I love that people are still taking pictures when they’re standing on active train tracks. Not a moment shall go untweeted!

After another ten minutes the conductor finally announced that there was a fire underneath the train, and that only one door had reached the platform so everyone had to move to the first door in the train. The fire was under control, so there was no need to panic. He told us not to use the emergency exits. I had had the brilliant idea of bringing our two cats along for the trip so they could have some fresh air for the weekend. Now I was stuck lugging them through the smokey train while they hissed and whined.

We were one of the last to get off the train. I was hoping that some sort of transportation solution would be figured out by the time we exited, but instead, there was just an angry mob of people who did not want to be stuck in the Bronx in 96 degree weather on the 4th of July. Through the grapevine, we found out that the fire was caused by someone throwing a mattress on the train tracks. The super flammable stuffing caught fire, and the coils tore up the machinery under the train. We watched as fire fighters pulled out what was left of a the mattress; a scrambled up piece of charred wire.

2013-07-04 12.41.23

This experience taught me never to bring cats, dogs, or babies on the train…and only pack what you can carry.

One emergency worker told me that the trains would not be running for at least two hours. My cats, nor us, could handle the heat for that long. I flagged down a cab, and since he had no idea where my parents’ town was he offered to do it for $70 (normally it would cost $150). As I was talking to the driver, a man next to me said that his friend was picking him up  and they could drop us off in my parent’s town. Hallelujah!  Four of my friends squeezed into the taxi with my cats and they drove of north. Mike, me and Christina waited for the guy’s friend who was apparently lost.

An older woman asked if she could join us on the ride. It would be cramped, but who were we to turn her down when we were given this unexpected gift? The friend showed up twenty minutes later, and the four of us scrunched into the back seat.

On the ride up north, we talked about our 4th of July plans. It turns out that the woman had been born in France, but lived in the states for the last 20 years. The driver and passenger were both from Pakistan but were now U.S. citizens. I couldn’t help but appreciate  that on this day of celebrating America, we were in a car filled with immigrants that represent one of the things that I love about America: diversity of cultural backgrounds.

My dad met us at the train station and whisked us off to the BBQ. I found out later that our train arrived in the station five minutes after us.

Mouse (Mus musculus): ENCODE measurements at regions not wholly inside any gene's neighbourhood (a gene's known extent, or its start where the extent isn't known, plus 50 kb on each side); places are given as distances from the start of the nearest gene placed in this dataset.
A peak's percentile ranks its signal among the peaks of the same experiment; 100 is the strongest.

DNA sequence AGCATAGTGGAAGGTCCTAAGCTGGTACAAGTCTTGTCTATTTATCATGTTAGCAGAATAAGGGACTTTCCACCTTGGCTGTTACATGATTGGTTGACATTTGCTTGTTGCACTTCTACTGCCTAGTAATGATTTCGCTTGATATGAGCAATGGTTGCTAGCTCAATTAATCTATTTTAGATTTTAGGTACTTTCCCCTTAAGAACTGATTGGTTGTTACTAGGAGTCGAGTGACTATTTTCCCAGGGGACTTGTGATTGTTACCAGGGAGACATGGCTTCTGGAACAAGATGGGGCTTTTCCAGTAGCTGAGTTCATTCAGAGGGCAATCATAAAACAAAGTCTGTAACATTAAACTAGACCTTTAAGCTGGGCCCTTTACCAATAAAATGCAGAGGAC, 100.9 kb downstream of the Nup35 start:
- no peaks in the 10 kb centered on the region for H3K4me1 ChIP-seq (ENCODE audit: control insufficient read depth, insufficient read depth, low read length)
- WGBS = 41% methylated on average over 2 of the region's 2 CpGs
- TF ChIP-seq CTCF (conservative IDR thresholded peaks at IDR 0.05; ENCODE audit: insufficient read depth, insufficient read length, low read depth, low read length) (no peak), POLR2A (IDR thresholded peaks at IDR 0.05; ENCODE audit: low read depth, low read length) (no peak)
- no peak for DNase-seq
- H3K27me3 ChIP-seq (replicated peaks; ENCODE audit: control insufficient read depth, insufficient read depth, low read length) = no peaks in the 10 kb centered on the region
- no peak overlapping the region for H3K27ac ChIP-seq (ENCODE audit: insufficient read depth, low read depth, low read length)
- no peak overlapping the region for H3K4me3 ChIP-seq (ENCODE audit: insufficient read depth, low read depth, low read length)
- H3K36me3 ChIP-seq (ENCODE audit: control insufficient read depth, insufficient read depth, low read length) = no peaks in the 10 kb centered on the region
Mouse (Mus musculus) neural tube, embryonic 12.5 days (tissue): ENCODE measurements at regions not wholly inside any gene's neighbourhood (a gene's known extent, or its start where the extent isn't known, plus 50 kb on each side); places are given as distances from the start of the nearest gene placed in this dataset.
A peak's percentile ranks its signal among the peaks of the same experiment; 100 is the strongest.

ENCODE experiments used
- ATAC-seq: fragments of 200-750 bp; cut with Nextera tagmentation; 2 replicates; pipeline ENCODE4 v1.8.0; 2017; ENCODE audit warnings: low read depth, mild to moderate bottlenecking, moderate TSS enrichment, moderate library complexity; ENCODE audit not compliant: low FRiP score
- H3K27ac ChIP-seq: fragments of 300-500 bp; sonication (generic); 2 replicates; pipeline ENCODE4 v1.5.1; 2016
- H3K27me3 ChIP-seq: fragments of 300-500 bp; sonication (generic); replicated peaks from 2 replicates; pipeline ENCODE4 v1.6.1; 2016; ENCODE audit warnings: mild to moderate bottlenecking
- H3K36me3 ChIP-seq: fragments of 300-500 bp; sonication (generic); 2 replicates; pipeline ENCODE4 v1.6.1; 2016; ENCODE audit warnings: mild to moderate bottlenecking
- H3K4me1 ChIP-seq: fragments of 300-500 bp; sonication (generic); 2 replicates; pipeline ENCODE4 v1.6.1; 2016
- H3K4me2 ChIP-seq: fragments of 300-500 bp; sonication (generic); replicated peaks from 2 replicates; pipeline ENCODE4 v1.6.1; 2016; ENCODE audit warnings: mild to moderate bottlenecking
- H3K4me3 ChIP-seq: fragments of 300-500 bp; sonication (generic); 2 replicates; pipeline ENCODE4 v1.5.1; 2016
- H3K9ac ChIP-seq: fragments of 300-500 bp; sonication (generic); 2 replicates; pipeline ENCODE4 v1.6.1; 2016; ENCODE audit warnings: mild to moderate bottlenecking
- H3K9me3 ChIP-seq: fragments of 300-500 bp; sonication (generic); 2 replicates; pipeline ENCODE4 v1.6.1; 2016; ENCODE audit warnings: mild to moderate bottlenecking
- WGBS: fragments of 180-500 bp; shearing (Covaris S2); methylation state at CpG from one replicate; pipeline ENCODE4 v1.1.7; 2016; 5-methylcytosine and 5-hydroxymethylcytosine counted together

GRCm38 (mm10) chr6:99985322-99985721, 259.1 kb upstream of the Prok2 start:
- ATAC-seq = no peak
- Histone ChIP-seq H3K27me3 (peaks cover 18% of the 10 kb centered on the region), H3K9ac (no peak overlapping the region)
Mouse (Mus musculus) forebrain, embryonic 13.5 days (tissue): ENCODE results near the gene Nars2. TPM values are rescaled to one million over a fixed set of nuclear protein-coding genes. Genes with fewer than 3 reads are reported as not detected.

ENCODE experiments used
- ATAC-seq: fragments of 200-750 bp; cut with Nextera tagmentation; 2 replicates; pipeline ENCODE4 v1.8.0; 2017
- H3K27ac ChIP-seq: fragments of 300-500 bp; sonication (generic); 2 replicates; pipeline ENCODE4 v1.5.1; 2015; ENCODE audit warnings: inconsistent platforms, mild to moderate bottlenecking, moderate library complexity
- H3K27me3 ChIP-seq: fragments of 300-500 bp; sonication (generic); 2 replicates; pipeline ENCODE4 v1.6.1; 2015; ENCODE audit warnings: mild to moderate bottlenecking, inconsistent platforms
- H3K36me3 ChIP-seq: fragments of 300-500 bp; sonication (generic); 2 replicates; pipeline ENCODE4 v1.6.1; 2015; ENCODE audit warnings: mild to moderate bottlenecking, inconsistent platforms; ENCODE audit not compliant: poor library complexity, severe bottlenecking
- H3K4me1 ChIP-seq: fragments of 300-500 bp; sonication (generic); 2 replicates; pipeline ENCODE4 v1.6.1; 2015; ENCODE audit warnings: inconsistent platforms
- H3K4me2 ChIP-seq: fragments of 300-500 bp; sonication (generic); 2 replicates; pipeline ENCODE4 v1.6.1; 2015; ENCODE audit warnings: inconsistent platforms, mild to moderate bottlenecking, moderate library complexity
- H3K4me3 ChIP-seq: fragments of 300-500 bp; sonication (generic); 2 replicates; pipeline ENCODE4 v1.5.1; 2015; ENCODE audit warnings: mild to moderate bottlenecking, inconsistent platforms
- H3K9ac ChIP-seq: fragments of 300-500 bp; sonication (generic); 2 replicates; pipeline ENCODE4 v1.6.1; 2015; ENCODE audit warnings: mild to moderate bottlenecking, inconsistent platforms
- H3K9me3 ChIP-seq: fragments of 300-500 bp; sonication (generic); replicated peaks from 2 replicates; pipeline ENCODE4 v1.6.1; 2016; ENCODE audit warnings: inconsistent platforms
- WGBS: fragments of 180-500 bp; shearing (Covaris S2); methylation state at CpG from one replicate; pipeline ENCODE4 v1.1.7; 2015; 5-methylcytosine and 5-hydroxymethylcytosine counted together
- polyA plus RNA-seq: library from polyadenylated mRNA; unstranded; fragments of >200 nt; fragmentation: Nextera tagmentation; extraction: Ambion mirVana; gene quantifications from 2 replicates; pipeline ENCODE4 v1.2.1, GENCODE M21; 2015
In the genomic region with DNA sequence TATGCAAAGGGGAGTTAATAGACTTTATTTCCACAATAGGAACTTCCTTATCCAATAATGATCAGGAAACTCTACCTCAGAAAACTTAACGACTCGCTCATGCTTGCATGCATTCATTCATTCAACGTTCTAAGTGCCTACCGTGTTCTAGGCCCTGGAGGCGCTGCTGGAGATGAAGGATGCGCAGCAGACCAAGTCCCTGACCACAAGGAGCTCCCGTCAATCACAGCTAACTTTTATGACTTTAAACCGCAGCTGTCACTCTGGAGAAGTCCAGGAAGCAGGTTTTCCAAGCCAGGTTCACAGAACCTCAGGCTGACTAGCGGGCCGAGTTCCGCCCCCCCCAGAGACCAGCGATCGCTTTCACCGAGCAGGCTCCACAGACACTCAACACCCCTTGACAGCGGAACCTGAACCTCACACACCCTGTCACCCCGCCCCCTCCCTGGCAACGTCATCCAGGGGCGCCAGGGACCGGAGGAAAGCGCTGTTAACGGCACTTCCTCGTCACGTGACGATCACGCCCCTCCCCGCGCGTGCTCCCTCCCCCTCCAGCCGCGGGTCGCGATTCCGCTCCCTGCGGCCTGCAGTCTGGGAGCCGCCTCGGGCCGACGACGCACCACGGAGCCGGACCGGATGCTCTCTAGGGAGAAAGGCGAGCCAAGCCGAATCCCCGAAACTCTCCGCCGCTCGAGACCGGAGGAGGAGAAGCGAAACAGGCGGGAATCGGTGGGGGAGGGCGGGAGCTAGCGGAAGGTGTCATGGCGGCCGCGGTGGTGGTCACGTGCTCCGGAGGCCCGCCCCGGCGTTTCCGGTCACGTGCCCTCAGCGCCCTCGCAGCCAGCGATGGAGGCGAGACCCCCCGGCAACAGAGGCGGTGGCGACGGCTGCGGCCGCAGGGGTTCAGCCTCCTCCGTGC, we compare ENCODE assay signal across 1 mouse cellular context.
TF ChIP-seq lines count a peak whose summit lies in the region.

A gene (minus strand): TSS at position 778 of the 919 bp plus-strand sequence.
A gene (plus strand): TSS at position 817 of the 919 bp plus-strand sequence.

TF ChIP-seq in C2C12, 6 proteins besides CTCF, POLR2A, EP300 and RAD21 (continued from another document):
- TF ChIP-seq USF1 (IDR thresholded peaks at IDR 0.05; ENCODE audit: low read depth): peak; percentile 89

Stay tuned for part 2…it gets worse.

Potatoes, Santas, and Christmas Lights

Last Friday I wanted to surprise Mike with a walk through Dyker Heights Christmas Lights, but I got sidetracked  On the way there, Mike mentioned that Papaya Dog had the best french fries in NY. I could not let him get away with such a bold lie, so I delayed the Christmas lights extravaganza for a fry off. First we went to Papaya Dog on 14th st and 1st ave, and got his lame excuse for fries (can you tell I’m biased?):

Mike eating the Papaya Dog fries

Mike eating the Papaya Dog fries

A close up:

I must admit I've had these fries sober. They're a great late night snack after dancing

I’ve only ever had these fries after a long night of drinking.

Then we walked down to Pommes Frites and got real fries. Located on 2nd ave. between 8th and 7th st, this has long been my favorite spot for fries. Twice fried, they are crispy but they maintain the potato’s integrity. My eyes say it all:

2012-12-15 19.03.08

I was begging Mike to take the picture quickly so I could start gorging on fries.

Not only are the fries amazing, they also have over fifty delicious condiments to try. I always recommend the sweet mango chutney, but I’m also a fan of ketchup and mayo.

2012-12-15 19.00.21

So many options! They’ll let you try any condiment for free.

I was the clear victor, but Mike was stubborn and clung to his claim. Well I’m writing this post, so I won.

As we walked back to the subway, painfully stuffed with fries, we noticed a ton of Santas walking around. Apparently it was Santacon, and we did not get the invitation. It must have been very confusing for little kids to see so many Santas all at once, especially the Santa throwing up next to the dumpsters.

This was the saddest Santa I saw

This was the saddest Santa I’ve ever seen.

I guess he wasn’t invited to the party:

Who knew Santas love BBQ?

Who knew Santas love BBQ?

After another 40 minutes on the subway we got to Dyker Heights which is known for putting on quite a spectacle. I will leave you with these pictures:

2012-12-15 20.33.22

2012-12-15 20.34.25

2012-12-15 20.54.54

2012-12-15 20.46.46

My favorite one.

Merry Christmas and Happy New Year!